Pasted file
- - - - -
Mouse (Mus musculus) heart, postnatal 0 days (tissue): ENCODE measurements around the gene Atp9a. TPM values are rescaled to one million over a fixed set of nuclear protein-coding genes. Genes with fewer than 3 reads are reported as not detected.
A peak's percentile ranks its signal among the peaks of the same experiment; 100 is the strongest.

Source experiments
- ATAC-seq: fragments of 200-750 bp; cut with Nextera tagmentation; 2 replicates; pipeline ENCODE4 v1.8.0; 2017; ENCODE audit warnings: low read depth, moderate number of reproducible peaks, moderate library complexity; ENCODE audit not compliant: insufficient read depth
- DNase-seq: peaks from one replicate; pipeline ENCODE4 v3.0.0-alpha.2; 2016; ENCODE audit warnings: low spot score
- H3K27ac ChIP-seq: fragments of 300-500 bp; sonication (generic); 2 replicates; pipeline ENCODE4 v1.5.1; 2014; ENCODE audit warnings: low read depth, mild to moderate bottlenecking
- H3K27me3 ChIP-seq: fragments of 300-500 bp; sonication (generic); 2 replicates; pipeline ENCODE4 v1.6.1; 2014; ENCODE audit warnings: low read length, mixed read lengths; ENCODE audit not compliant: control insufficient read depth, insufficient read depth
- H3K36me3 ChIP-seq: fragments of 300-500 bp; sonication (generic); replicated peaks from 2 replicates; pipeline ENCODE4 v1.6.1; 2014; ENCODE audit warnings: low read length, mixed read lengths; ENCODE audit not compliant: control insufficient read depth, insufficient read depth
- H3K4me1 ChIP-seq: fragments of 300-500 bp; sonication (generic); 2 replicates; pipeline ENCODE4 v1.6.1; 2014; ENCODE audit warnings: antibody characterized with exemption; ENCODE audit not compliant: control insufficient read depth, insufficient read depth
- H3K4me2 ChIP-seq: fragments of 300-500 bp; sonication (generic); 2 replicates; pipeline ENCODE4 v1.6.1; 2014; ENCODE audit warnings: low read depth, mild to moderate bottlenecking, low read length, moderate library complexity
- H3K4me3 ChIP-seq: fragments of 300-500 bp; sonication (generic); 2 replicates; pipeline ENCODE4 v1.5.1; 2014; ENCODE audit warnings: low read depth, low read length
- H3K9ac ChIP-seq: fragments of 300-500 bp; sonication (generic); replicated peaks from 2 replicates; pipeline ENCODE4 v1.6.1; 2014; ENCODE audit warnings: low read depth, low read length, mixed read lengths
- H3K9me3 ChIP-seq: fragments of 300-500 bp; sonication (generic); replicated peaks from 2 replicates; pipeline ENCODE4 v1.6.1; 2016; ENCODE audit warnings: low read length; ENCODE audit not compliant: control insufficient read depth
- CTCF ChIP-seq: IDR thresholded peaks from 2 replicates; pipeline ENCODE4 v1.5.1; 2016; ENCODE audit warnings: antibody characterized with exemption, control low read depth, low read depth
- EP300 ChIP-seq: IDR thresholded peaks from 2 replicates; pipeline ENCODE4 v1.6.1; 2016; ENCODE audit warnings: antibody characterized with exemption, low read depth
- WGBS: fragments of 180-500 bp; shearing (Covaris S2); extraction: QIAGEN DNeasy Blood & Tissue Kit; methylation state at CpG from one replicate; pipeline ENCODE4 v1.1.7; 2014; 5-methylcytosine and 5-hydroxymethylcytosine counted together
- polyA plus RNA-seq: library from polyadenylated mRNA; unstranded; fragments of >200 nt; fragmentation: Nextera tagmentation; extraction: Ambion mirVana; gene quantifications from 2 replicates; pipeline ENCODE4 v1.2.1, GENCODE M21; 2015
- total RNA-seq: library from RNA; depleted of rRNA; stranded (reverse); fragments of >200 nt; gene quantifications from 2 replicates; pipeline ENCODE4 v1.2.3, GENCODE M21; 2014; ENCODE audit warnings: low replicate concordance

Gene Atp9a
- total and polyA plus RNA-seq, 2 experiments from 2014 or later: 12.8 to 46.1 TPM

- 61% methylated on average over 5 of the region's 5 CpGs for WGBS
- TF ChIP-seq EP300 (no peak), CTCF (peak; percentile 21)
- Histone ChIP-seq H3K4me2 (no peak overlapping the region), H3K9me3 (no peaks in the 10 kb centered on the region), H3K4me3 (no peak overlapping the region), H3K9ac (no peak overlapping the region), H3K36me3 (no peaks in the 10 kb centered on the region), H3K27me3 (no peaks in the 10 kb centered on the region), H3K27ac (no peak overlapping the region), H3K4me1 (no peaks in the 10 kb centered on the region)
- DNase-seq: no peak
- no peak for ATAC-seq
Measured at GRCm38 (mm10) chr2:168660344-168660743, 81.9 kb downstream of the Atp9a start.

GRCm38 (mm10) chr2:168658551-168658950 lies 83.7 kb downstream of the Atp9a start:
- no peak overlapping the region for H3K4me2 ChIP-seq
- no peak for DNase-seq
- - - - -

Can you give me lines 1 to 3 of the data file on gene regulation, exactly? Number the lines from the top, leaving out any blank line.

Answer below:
Mouse (Mus musculus) heart, postnatal 0 days (tissue): ENCODE measurements around the gene Atp9a. TPM values are rescaled to one million over a fixed set of nuclear protein-coding genes. Genes with fewer than 3 reads are reported as not detected.
A peak's percentile ranks its signal among the peaks of the same experiment; 100 is the strongest.

Source experiments